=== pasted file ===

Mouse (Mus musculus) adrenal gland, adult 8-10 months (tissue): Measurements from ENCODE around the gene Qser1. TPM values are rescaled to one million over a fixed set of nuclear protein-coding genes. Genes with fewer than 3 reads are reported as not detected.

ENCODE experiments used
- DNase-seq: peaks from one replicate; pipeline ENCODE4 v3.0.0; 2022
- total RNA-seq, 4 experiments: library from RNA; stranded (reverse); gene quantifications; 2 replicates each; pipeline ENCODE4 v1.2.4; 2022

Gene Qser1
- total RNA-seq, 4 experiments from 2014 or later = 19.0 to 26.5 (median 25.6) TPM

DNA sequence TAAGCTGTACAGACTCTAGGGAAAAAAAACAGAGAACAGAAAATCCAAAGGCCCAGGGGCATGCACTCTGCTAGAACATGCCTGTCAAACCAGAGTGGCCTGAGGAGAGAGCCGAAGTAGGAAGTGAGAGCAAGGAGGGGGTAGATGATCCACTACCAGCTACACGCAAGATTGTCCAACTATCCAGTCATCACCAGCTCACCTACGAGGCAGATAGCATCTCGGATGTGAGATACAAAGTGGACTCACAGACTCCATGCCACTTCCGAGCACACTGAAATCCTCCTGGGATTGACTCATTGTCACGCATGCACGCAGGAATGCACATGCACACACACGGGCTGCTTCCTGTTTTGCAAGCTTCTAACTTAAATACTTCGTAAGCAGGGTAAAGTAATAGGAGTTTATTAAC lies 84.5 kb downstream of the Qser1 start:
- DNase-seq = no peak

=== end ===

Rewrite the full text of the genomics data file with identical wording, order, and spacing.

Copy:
Mouse (Mus musculus) adrenal gland, adult 8-10 months (tissue): Measurements from ENCODE around the gene Qser1. TPM values are rescaled to one million over a fixed set of nuclear protein-coding genes. Genes with fewer than 3 reads are reported as not detected.

ENCODE experiments used
- DNase-seq: peaks from one replicate; pipeline ENCODE4 v3.0.0; 2022
- total RNA-seq, 4 experiments: library from RNA; stranded (reverse); gene quantifications; 2 replicates each; pipeline ENCODE4 v1.2.4; 2022

Gene Qser1
- total RNA-seq, 4 experiments from 2014 or later = 19.0 to 26.5 (median 25.6) TPM

DNA sequence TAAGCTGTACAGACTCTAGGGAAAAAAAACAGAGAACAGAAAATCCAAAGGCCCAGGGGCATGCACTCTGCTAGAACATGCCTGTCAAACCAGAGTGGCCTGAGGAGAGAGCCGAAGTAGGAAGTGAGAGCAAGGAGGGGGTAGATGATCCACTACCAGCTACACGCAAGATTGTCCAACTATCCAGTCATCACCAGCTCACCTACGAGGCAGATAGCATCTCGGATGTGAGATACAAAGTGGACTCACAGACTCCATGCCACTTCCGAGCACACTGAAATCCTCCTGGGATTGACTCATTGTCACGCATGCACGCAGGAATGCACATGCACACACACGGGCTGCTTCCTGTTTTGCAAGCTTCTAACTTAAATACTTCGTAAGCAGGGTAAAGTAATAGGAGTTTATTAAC lies 84.5 kb downstream of the Qser1 start:
- DNase-seq = no peak